Most of the news reports about skin cancer will warn people to keep a close watch on moles for changes. But did you know that there are actually many types of skin cancer that don’t present as moles at all? Skin cancers can also look like a red spot, a blemish, a bump, or a small patch of crusty, dry skin, for example.
The most important warning sign for cancer actually has nothing to do with moles; it has to do with healing. If you have anything unusual appear on your skin that doesn’t seem to heal, having it inspected by a dermatologist is highly recommended.
Below are descriptions of some common types of skin cancer, what to look for to catch them early, and treatment options:
1. Actinic Keratosis—
Technically, these rough, flesh-colored, pink or red bumps are considered a form of pre-cancer, and are most common on the face and ears, or any other place that receives a lot of sun exposure. The small, crusty lesions can feel itchy or hurt when touched, and even though they don’t always turn into cancer, most doctors will choose to remove them.
Cryosurgery is the fastest, least painful and most common form of removal, using a highly focused spray of liquid nitrogen or liquid carbon dioxide to freeze off the offending tissue.
For some, cryosurgery spots will form immediately into small scabs that heal within 1-2 weeks, and others may develop a blister first (that will soon scab over and heal).
2. Basal Cell Carcinoma—
Formed from the basal (bottom) layer of the epidermis, basal cell carcinoma is the most common type of skin cancer, and fortunately, rarely spreads to other parts of the body. It can cause damage to surrounding areas, however, making it important to remove it as early as possible. This type of skin cancer doesn’t grow inside of existing moles like melanoma, and will instead look like a patch of dry, red, scaly or crusty skin. Basal cell carcinoma may also present as a shiny bump or flesh-colored mole with light pigment.
Because of the varied ways this type of cancer can look, it’s important to remember that if anything forms on the skin and doesn’t heal, have it checked out.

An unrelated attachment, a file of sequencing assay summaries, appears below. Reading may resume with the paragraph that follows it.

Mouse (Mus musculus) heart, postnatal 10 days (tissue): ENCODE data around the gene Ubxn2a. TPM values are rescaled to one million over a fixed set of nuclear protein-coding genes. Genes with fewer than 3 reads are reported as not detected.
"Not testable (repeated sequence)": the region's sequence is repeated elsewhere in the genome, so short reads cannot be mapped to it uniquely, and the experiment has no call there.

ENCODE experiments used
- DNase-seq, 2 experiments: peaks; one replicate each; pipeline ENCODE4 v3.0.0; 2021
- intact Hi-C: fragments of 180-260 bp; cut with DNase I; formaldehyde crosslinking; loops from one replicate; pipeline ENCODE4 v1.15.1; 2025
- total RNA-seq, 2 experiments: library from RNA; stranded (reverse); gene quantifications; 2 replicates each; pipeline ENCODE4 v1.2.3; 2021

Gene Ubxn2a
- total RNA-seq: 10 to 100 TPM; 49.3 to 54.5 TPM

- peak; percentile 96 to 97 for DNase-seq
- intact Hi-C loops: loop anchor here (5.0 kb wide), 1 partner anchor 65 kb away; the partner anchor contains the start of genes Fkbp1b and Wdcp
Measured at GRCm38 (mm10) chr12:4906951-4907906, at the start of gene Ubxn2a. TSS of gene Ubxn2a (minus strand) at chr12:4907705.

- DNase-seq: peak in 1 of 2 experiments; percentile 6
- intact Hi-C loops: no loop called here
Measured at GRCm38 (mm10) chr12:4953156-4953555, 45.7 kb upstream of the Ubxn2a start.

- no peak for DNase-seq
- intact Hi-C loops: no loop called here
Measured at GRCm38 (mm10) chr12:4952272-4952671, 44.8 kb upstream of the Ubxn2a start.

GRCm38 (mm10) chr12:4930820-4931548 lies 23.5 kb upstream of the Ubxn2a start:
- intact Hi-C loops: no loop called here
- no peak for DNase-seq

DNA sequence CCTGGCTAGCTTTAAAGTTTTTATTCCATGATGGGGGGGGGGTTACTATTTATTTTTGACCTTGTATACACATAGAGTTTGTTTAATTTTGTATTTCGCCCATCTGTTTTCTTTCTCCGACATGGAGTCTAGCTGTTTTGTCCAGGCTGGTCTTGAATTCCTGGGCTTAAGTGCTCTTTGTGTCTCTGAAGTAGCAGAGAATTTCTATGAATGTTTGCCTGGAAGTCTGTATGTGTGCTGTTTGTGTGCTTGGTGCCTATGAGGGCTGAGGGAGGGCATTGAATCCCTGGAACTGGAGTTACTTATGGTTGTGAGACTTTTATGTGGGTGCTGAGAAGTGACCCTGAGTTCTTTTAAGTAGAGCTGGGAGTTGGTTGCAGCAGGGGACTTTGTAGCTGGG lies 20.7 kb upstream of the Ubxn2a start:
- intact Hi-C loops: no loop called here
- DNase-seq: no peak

When caught early, basal cell carcinomas will be confirmed through biopsy, and may be removed via cryosurgery during a quick office visit. If they are larger or deeper, they may need to be excised from the skin until all cancerous layers are eliminated.
3. Squamous Cell Carcinoma—
This type of cancer will often be larger than basal cell carcinoma, darker in color, have a bump under the skin, or domed, wart-like appearance. The edges of a squamous cell carcinoma will be irregular and may ulcerate to bleed or form a crust.
Because they arise from the top layer of cells, these skin cancers are often noticed more quickly than others, which is good because they can spread to organs if untreated.
Squamous cell carcinoma is generally cut out and stitched up in-office like larger basal cell carcinomas, and some doctors will use desiccation during surgery, applying an electric current to kill cancer cells and lessen bleeding.
Melanoma forms in pigment-producing cells, which is why it often shows up in moles, prompting the warnings to check for irregular borders or sudden expansion of existing spots. This type of cancer can come in many different colors, often presenting with multiple hues in the same area. Like all cancers, the growth rate of melanoma can be slow or rapid, but because the potential to spread throughout the body is higher in the case of melanoma, this is considered the most dangerous and life-threatening form of skin cancer.
Melanomas should be removed immediately, with blood work done to ensure cancer cells haven’t spread to other areas of the body. If caught early, melanoma generally won’t require topical or systemic chemotherapy.
Having red or blonde hair, pale skin, excessive levels of early sun exposure, tanning bed use, and a past history of severe sunburns are some of the factors that increase the risk of developing skin cancer. But it is recommended that everyone avoid direct sunlight during peak hours (11 a.m. to 3 p.m.), use sun-blocking clothing, hats and eyewear, and apply sunscreen to unprotected skin.
Considering that skin cancer is the most common form of cancer, and that 40 to 50% of individuals who live to age 65 will develop some form of it, it’s extremely important to recognize the potential signs. The most dangerous version, melanoma is most often discussed, but there are many other forms of skin cancer. Use the tips above to recognize and remove anything suspicious so you can keep your skin healthy and cancer-free.
About the Author
Hillary Simms is a professional blogger that provides the latest news and tips on skin care. She writes for Cole Dermatology & Aesthetic Center, where caring physicians can help you achieve healthier skin.
The material on this site is for information only and is not a substitute for medical advice, diagnosis or treatment provided by a qualified healthcare provider.
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